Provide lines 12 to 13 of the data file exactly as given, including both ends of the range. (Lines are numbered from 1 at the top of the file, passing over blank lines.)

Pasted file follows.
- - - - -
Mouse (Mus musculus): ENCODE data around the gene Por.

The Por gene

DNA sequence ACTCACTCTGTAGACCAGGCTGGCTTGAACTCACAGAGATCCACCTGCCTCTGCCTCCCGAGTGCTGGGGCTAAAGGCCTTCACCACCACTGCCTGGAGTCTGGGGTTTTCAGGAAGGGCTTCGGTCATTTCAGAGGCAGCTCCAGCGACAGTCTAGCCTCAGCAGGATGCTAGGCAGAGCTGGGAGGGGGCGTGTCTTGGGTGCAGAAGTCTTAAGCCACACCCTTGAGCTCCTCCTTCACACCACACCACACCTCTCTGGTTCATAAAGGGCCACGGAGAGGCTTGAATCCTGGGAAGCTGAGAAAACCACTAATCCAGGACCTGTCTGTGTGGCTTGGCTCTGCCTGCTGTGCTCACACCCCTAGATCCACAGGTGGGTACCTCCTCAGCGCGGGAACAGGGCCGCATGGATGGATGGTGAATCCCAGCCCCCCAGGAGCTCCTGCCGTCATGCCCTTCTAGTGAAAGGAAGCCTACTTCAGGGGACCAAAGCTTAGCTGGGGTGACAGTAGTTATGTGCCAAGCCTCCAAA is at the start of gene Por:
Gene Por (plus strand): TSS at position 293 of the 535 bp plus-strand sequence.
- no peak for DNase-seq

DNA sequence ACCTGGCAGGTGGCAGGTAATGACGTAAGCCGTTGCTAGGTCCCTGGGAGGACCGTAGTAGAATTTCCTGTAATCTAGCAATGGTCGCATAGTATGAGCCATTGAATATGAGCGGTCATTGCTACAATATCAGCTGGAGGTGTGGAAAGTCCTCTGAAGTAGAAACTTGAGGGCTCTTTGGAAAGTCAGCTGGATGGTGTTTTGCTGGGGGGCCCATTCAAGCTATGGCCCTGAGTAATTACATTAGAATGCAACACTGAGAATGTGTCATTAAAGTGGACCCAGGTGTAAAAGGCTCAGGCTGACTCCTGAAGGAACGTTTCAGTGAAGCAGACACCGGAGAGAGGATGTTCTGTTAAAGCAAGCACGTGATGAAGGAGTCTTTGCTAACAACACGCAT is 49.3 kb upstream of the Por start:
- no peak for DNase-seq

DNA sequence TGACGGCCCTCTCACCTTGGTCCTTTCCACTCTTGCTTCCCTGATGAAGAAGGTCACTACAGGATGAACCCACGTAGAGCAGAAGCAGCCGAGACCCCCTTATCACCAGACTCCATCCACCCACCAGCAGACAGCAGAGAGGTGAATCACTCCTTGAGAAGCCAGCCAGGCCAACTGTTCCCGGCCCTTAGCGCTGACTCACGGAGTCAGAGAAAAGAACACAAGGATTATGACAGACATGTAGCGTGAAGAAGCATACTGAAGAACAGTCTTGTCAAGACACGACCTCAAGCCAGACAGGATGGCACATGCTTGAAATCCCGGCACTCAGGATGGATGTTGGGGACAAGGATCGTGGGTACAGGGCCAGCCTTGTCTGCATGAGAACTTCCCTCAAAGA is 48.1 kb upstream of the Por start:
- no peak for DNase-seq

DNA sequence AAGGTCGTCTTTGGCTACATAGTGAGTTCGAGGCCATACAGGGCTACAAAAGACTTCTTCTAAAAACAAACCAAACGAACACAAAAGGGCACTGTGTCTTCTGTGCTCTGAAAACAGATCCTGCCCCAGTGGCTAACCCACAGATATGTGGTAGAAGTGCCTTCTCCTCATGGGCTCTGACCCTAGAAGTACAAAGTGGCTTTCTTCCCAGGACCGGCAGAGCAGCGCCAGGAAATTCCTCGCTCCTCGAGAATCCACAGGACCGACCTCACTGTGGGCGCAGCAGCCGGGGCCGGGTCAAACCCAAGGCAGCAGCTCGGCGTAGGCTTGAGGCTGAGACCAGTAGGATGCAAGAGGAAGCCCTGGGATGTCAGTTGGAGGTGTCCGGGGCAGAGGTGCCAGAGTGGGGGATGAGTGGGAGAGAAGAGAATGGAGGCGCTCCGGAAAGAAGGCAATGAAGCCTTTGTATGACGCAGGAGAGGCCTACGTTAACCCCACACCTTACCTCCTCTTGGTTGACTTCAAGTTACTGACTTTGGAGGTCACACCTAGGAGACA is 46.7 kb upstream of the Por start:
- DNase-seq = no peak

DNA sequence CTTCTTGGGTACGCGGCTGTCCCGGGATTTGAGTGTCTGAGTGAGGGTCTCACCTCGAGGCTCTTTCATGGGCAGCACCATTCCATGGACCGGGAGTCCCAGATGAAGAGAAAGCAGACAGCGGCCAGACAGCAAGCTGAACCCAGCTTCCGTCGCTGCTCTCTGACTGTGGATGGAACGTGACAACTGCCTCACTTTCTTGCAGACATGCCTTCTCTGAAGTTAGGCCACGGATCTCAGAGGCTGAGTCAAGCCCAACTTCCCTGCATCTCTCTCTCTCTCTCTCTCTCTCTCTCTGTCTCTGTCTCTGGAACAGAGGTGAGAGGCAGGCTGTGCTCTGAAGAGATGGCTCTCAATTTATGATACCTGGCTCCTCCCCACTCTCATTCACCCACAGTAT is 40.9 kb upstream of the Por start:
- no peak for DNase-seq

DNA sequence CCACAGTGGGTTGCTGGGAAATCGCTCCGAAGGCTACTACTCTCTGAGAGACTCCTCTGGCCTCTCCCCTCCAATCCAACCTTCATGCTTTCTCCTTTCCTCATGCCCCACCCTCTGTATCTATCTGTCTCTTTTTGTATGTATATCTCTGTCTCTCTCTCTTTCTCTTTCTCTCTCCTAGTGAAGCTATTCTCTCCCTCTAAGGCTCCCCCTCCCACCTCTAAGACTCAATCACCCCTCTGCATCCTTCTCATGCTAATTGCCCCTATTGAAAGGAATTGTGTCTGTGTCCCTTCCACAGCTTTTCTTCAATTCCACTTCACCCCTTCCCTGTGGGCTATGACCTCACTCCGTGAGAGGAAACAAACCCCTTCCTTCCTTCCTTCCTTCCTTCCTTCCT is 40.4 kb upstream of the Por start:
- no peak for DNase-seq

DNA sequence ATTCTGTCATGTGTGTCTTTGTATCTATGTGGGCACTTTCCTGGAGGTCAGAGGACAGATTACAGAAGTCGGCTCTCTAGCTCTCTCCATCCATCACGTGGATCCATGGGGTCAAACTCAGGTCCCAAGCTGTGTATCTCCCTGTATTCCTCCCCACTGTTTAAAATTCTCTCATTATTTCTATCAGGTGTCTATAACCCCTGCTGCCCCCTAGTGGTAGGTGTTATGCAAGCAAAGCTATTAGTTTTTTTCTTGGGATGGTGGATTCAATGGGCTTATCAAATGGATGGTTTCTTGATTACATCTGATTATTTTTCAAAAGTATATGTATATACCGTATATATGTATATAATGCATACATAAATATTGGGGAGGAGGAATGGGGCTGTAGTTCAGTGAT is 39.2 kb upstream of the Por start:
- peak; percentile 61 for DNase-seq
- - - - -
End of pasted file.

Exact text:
DNA sequence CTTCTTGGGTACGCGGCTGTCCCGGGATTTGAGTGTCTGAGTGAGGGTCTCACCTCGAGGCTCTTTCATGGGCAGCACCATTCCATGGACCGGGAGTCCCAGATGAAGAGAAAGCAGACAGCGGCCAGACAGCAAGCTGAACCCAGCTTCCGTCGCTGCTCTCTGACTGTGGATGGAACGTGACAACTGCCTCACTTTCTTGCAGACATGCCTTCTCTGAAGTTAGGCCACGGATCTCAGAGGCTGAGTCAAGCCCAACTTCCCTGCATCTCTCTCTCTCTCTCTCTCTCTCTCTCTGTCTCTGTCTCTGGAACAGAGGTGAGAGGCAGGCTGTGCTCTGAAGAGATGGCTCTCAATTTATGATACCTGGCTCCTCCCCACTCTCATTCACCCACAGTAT is 40.9 kb upstream of the Por start:
- no peak for DNase-seq